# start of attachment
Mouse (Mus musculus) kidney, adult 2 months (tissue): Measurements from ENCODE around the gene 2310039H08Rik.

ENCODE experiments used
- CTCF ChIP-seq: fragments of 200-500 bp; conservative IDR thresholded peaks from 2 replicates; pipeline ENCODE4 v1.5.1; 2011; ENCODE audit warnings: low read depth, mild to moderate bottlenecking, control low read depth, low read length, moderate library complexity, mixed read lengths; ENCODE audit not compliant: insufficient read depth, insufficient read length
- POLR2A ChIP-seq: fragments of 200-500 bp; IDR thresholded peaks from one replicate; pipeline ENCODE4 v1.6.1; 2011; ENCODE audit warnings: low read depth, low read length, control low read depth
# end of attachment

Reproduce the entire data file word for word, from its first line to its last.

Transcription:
Mouse (Mus musculus) kidney, adult 2 months (tissue): Measurements from ENCODE around the gene 2310039H08Rik.

ENCODE experiments used
- CTCF ChIP-seq: fragments of 200-500 bp; conservative IDR thresholded peaks from 2 replicates; pipeline ENCODE4 v1.5.1; 2011; ENCODE audit warnings: low read depth, mild to moderate bottlenecking, control low read depth, low read length, moderate library complexity, mixed read lengths; ENCODE audit not compliant: insufficient read depth, insufficient read length
- POLR2A ChIP-seq: fragments of 200-500 bp; IDR thresholded peaks from one replicate; pipeline ENCODE4 v1.6.1; 2011; ENCODE audit warnings: low read depth, low read length, control low read depth